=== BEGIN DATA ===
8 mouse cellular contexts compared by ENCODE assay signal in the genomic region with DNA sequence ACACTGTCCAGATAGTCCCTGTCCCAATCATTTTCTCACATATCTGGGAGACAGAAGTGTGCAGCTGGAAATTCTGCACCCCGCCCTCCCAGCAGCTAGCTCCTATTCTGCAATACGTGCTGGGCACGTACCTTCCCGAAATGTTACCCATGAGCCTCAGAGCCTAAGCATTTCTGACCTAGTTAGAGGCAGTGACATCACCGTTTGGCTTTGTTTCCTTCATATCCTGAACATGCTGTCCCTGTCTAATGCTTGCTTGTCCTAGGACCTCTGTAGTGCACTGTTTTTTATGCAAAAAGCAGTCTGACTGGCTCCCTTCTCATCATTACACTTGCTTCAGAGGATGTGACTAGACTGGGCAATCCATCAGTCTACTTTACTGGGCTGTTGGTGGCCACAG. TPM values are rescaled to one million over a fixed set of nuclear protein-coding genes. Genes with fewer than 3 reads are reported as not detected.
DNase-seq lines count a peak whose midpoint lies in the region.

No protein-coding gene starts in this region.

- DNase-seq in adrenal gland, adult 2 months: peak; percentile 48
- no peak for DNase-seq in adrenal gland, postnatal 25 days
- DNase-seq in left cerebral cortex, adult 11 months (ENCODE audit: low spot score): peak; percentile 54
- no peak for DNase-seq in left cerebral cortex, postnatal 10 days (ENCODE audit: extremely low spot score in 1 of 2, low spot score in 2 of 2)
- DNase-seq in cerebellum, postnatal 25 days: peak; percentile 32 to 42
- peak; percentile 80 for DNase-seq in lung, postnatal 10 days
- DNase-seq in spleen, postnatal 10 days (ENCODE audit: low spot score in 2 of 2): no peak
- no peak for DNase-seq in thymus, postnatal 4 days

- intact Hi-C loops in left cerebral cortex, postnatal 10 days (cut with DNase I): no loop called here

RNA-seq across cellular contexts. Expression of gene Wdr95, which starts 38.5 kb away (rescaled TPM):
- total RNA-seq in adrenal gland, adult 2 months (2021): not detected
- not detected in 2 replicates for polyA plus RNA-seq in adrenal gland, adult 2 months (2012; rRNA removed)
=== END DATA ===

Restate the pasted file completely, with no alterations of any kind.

8 mouse cellular contexts compared by ENCODE assay signal in the genomic region with DNA sequence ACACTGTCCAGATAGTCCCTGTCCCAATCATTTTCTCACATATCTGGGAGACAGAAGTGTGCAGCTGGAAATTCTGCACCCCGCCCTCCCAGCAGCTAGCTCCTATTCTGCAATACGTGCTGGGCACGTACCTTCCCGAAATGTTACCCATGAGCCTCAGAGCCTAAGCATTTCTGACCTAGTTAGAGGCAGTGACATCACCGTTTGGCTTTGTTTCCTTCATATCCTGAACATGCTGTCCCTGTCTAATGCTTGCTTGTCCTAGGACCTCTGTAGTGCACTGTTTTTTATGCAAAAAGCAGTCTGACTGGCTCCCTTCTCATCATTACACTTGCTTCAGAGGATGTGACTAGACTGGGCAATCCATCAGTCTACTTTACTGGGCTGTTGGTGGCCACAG. TPM values are rescaled to one million over a fixed set of nuclear protein-coding genes. Genes with fewer than 3 reads are reported as not detected.
DNase-seq lines count a peak whose midpoint lies in the region.

No protein-coding gene starts in this region.

- DNase-seq in adrenal gland, adult 2 months: peak; percentile 48
- no peak for DNase-seq in adrenal gland, postnatal 25 days
- DNase-seq in left cerebral cortex, adult 11 months (ENCODE audit: low spot score): peak; percentile 54
- no peak for DNase-seq in left cerebral cortex, postnatal 10 days (ENCODE audit: extremely low spot score in 1 of 2, low spot score in 2 of 2)
- DNase-seq in cerebellum, postnatal 25 days: peak; percentile 32 to 42
- peak; percentile 80 for DNase-seq in lung, postnatal 10 days
- DNase-seq in spleen, postnatal 10 days (ENCODE audit: low spot score in 2 of 2): no peak
- no peak for DNase-seq in thymus, postnatal 4 days

- intact Hi-C loops in left cerebral cortex, postnatal 10 days (cut with DNase I): no loop called here

RNA-seq across cellular contexts. Expression of gene Wdr95, which starts 38.5 kb away (rescaled TPM):
- total RNA-seq in adrenal gland, adult 2 months (2021): not detected
- not detected in 2 replicates for polyA plus RNA-seq in adrenal gland, adult 2 months (2012; rRNA removed)